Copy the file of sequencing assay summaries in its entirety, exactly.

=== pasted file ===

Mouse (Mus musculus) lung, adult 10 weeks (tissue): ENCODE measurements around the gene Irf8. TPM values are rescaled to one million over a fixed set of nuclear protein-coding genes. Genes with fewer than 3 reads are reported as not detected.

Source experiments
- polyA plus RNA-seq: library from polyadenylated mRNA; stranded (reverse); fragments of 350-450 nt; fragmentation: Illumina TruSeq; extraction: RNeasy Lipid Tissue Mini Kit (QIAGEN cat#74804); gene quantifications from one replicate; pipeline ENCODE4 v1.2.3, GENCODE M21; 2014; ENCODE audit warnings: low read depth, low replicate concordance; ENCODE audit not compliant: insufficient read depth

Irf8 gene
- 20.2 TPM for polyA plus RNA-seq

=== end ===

Mouse (Mus musculus) lung, adult 10 weeks (tissue): ENCODE measurements around the gene Irf8. TPM values are rescaled to one million over a fixed set of nuclear protein-coding genes. Genes with fewer than 3 reads are reported as not detected.

Source experiments
- polyA plus RNA-seq: library from polyadenylated mRNA; stranded (reverse); fragments of 350-450 nt; fragmentation: Illumina TruSeq; extraction: RNeasy Lipid Tissue Mini Kit (QIAGEN cat#74804); gene quantifications from one replicate; pipeline ENCODE4 v1.2.3, GENCODE M21; 2014; ENCODE audit warnings: low read depth, low replicate concordance; ENCODE audit not compliant: insufficient read depth

Irf8 gene
- 20.2 TPM for polyA plus RNA-seq